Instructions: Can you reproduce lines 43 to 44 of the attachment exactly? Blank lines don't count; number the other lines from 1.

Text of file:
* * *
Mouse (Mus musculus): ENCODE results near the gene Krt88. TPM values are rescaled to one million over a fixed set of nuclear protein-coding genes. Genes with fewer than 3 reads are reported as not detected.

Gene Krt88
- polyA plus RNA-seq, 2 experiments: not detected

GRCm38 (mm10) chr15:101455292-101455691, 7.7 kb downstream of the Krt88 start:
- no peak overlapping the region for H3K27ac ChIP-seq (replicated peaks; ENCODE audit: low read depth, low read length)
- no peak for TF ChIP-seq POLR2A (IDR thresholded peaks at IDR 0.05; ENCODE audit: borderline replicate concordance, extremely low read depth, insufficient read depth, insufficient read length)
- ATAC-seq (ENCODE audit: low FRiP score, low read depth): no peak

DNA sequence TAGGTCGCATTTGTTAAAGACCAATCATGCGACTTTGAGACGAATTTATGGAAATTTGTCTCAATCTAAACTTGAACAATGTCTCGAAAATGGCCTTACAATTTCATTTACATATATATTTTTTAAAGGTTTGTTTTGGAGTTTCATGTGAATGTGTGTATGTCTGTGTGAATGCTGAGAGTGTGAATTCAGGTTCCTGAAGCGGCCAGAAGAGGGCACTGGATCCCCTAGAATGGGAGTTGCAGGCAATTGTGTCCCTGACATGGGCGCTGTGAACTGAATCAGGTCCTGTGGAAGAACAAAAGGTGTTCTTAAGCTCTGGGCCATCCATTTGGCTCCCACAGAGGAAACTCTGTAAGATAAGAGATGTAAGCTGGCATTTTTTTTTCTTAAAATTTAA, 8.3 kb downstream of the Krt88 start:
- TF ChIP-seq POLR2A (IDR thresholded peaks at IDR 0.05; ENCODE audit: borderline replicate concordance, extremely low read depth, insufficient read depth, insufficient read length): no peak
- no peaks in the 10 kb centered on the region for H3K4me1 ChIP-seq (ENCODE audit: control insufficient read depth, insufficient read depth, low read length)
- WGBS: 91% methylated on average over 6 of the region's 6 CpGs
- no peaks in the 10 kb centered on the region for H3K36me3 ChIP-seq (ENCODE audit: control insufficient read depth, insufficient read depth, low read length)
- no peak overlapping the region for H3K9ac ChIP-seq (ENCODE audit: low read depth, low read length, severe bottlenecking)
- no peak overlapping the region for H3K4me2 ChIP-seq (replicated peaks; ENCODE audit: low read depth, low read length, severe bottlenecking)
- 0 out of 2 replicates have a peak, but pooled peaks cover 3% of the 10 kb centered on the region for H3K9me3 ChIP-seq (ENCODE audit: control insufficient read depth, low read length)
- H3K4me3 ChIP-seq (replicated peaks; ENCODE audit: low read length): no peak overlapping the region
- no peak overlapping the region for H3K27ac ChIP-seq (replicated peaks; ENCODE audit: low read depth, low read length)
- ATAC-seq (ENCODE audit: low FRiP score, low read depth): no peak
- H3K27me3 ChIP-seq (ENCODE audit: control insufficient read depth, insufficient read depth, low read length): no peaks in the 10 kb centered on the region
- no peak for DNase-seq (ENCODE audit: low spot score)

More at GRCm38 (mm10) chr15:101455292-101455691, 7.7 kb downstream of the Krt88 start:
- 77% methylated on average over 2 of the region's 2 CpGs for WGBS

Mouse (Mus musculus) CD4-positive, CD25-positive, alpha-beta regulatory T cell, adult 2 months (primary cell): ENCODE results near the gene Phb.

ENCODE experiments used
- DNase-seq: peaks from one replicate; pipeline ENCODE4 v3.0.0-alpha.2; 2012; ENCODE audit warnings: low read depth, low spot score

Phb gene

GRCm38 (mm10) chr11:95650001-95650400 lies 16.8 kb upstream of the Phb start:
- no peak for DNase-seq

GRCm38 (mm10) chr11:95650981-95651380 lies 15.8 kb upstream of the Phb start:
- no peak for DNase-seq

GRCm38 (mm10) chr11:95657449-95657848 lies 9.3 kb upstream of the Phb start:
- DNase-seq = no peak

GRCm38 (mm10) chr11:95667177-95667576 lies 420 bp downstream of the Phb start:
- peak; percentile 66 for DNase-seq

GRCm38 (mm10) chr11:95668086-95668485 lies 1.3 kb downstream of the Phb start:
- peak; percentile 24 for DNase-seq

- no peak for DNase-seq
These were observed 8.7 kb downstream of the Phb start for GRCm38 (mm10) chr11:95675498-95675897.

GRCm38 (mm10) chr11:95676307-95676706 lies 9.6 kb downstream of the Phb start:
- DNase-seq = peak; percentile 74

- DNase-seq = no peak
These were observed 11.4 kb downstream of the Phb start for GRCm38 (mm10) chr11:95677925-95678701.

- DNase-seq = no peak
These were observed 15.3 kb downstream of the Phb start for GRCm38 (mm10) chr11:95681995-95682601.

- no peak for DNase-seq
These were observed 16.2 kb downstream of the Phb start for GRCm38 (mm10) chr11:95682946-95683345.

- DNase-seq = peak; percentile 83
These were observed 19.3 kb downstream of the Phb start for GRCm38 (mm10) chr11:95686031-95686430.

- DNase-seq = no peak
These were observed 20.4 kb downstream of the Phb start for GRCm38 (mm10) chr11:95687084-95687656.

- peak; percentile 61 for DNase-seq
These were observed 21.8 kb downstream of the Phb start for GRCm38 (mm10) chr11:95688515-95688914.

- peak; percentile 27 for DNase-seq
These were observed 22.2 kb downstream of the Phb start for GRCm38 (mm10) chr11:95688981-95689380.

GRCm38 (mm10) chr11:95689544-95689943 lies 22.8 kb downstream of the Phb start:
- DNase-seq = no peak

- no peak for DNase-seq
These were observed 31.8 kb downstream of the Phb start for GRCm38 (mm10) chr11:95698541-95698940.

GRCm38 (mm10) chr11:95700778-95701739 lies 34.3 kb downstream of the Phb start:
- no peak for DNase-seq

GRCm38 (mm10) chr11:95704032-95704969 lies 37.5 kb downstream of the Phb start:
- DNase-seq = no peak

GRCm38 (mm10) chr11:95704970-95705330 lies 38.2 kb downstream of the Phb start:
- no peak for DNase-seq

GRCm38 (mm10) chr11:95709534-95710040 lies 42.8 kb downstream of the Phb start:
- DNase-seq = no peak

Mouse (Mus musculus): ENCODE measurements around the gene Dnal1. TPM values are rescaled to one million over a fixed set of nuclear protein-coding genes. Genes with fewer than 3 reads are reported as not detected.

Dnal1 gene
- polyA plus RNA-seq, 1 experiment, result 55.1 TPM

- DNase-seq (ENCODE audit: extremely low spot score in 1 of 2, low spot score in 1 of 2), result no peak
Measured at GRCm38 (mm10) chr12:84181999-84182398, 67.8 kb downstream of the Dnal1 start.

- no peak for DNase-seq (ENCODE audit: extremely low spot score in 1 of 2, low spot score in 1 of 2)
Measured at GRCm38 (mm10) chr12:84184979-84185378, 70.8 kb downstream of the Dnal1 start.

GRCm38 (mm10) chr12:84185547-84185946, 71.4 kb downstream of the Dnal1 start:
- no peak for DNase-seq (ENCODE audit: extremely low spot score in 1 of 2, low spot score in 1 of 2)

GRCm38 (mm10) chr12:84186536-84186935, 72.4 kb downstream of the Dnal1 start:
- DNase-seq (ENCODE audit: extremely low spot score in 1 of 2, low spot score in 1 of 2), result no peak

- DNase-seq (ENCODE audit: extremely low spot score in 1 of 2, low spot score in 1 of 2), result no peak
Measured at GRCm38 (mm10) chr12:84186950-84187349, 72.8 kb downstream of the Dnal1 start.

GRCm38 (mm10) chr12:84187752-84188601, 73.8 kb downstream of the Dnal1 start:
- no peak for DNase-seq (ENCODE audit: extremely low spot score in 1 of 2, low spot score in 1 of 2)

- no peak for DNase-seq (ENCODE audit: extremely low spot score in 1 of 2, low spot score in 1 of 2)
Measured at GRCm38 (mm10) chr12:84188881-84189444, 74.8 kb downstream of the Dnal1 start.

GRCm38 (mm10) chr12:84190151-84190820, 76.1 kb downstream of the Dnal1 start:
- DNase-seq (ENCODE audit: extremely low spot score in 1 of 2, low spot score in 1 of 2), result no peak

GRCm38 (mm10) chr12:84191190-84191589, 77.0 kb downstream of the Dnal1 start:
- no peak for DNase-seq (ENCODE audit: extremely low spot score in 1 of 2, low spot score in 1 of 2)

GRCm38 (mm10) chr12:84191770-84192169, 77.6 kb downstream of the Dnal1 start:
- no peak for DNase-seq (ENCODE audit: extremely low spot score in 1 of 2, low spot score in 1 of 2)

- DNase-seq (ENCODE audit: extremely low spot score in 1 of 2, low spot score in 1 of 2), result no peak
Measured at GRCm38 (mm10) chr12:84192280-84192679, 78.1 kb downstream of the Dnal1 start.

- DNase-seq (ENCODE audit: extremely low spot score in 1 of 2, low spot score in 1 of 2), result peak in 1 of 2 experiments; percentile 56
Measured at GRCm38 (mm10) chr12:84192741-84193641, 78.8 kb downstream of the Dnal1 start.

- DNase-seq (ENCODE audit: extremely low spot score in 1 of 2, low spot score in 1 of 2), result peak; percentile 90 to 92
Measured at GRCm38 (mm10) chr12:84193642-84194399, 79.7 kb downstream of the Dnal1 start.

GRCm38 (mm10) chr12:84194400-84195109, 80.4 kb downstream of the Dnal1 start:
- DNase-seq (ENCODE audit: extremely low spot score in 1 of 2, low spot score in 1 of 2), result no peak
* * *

- DNase-seq = no peak
These were observed 15.3 kb downstream of the Phb start for GRCm38 (mm10) chr11:95681995-95682601.